2) I am indeed on the board of New Mexico Connections Academy, an online charter school here in NM. Much like other schools contract with private, for-profit providers for textbooks, bus service, and technology, we contract with Connections. I am proud to play a direct role in increasing educational choice here in New Mexico!
3) My credentials in publishing in a wide variety of media outlets are strong. This accusation is just a rehashing of a blogger's rantings from a few years ago. The original has been taken down. Wall Street Journal: here, here, here, and here.
US News & World Report: here.
If you take a look at these press clips, you'll notice that I have been advocating for free markets and limited government for well over a decade since my days at the National Taxpayers Union in Washington, DC. I'm clearly in this work because I believe in free markets and limited government, not because some big $$ donors are paying us off...and you know what, I believe that the folks at ProgressNow are principled in believing that government has all the answers for society's woes.
4) Regarding our supposedly "extreme" agenda for New Mexico, again I'll take it point by point:
a) Defund and privatize New Mexico’s public schools with voucher programs and virtual schools: We support the rights of parents and children to choose the education that makes the most sense for them. Funding for education should flow through the child, not through the bureaucracy.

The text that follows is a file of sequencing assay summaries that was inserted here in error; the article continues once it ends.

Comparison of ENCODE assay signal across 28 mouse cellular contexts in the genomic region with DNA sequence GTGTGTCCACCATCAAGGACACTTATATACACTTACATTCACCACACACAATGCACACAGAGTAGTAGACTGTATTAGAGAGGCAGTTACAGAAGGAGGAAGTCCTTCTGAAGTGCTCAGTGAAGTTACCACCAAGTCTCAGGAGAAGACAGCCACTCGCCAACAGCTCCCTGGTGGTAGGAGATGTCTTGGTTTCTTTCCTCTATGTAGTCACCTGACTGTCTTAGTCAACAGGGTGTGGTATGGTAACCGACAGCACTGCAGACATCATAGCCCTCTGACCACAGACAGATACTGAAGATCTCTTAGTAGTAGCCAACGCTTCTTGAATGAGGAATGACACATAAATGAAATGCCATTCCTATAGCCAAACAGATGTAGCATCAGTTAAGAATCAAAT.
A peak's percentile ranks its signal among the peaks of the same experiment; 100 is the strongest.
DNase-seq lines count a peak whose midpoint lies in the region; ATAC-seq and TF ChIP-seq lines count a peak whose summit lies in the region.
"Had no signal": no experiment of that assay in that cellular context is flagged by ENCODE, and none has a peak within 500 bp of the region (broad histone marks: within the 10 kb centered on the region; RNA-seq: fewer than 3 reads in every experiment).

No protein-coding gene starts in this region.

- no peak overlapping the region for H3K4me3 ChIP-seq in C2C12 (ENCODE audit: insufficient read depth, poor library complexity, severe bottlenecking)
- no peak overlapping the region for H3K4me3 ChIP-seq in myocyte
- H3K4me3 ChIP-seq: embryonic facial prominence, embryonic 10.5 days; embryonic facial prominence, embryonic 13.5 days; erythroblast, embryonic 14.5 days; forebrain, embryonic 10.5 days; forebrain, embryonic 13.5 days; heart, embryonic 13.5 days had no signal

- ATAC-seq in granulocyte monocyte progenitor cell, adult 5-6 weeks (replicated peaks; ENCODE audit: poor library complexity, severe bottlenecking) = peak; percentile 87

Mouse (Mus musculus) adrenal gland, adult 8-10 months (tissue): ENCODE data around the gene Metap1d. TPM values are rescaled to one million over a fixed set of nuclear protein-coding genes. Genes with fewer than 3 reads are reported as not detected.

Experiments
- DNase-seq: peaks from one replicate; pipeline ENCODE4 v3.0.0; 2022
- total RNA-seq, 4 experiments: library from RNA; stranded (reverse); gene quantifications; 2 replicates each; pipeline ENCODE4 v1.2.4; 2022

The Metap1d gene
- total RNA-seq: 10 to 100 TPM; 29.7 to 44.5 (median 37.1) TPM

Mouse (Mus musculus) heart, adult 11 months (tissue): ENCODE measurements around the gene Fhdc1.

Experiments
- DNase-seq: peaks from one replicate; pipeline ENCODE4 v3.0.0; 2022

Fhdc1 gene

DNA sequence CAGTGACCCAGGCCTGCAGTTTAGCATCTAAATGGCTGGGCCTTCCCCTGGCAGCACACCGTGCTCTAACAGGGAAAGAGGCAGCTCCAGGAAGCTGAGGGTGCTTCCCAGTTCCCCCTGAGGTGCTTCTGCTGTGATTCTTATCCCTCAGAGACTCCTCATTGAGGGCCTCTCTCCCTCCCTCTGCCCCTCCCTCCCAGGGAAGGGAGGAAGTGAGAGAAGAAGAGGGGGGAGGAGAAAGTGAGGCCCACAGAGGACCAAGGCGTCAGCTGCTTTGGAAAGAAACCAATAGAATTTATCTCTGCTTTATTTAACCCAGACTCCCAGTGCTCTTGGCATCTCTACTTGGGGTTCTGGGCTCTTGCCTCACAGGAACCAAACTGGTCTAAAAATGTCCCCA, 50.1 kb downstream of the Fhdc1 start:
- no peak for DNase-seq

b) Block access to affordable healthcare for New Mexican families: We oppose the health care law known as ObamaCare and expansions of government programs like Medicaid. Rather, we support reducing government-imposed regulatory and tax barriers to health care that come between patients and their doctors.
c) Oppose environmental and pollution protections: Simply not true, but we do support cost-benefit analyses of all government regulations and weighing them against the economic benefits of industries such as oil and gas that support New Mexico's economy.
d) Destroy public pensions: This is another false statement. Rio Grande Foundation supports reforms such as "defined contribution" retirement plans that give government workers control over their own retirements (much like private-sector workers) and removes control over government pension investments from politicians who have proved repeatedly to be poor stewards of these resources.
e) Attack workers’ right to organize and bargain by pushing so-called “Right to Work” legislation: Right to Work does nothing to prevent workers from organizing. It simply makes it illegal to force a worker to join a union as a condition of employment.